This is the second in a series of three posts on Laboratory Developed Tests (LDT). In this installment, I summarize developments in the past few years as the FDA eventually announced its intention to more actively regulate all LDTs. The first first post covered the definition of LDTs and the current state of regulatory oversight. In the next (and last) post, I discuss where to find comparative analysis reviews of LDTs and add a few thoughts on LDT policies for pathology departments, cancer centers, and healthcare systems.
The FDA recently decided to end its policy of enforcement discretion and more actively regulate LDTs. The agency has said it plans adopt a phased-in risk-based regulatory framework, but the details have yet to be established. A summary of key developments over the past few years is provided below:
- The FDA issued a revised draft guidance in 2007 stating that In Vitro Diagnostic Multivariate Index Assays (IVDMIA) do not fall in the category of LDTs for which the agency had exercised enforcement discretion. This was a revision to a draft guidance issued in 2006.
- The FDA cleared the first IVDMIA, MammaPrint® (a breast cancer gene expression profiling test), in February of 2007.
- The FDA later dropped its proposal to regulate IVDMIA as a subset of LDTs and announced plans to more actively regulate LDTs in general.
- In April of 2008, the (Health and Human Services) Secretary’s Advisory Committee on Genetics, Health, and Society (SACGHS), recommended that "FDA should address all laboratory tests in a manner that takes advantage of its current experience in evaluating laboratory tests".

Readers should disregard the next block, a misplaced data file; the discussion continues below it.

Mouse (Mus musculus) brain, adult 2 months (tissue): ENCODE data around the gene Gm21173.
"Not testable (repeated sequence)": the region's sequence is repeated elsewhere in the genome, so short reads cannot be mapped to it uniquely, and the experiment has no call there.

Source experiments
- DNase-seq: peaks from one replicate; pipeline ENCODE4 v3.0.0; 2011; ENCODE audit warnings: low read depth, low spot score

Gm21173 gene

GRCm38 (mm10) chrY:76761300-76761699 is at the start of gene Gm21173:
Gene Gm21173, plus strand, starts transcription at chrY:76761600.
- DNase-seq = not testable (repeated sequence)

- In an effort to get more input from laboratory professionals, treating physicians, patients, and industry, the FDA and the Center for Devices and Radiological Health (CDRH) held a public meeting on the oversight of LDTs in July 2010. The subsequent public comment period originally scheduled to end on August 15, 2010 was extended to September 25, 2010.
- In July 2010 the FDA and CMS signed a Memorandum of Understanding (MOU) stating that the agencies would work together to build the infrastructure and processes required to evaluate LDTs safety, efficacy, coverage, payment, etc.
The FDA expects to begin providing details of the new regulatory structure a few months after the July 2010 meeting. At the time this post was written (December 30, 2010), few, if any, new details were available.
Several key questions remain:
What type of premarket evaluation will be required? Will companies and laboratories go through existing premarket evaluation [i.e. 510(k) clearance or premarket approval (PMA)] or a modified (or new) version of these requirements designed for LDTs?
The language in the MOU between the FDA and CMS included the words “payment” and coverage.” But, will the agencies indeed work together to match reimbursement to the increased cost of premarket evaluation by the FDA?
What will the risk-based framework for evaluation of LDTs look like? The College of American Pathologists (CAP) proposed it own risk-based scheme for LDTs. It consists of three categories: low, moderate, and high risk. The risk stratification is based on the likelihood of an incorrect result leading to serious morbidity/mortality and whether the test methodology is well understood and/or independently verifiable. Premarket review by the FDA would only be required for high risk LDTs. Moderate risk LDTs would undergo prior review and approval by CMS-deemed accreditors.
If you would like to follow developments in the regulation of LDTs, I recommend the following sources:
Category: Pathology News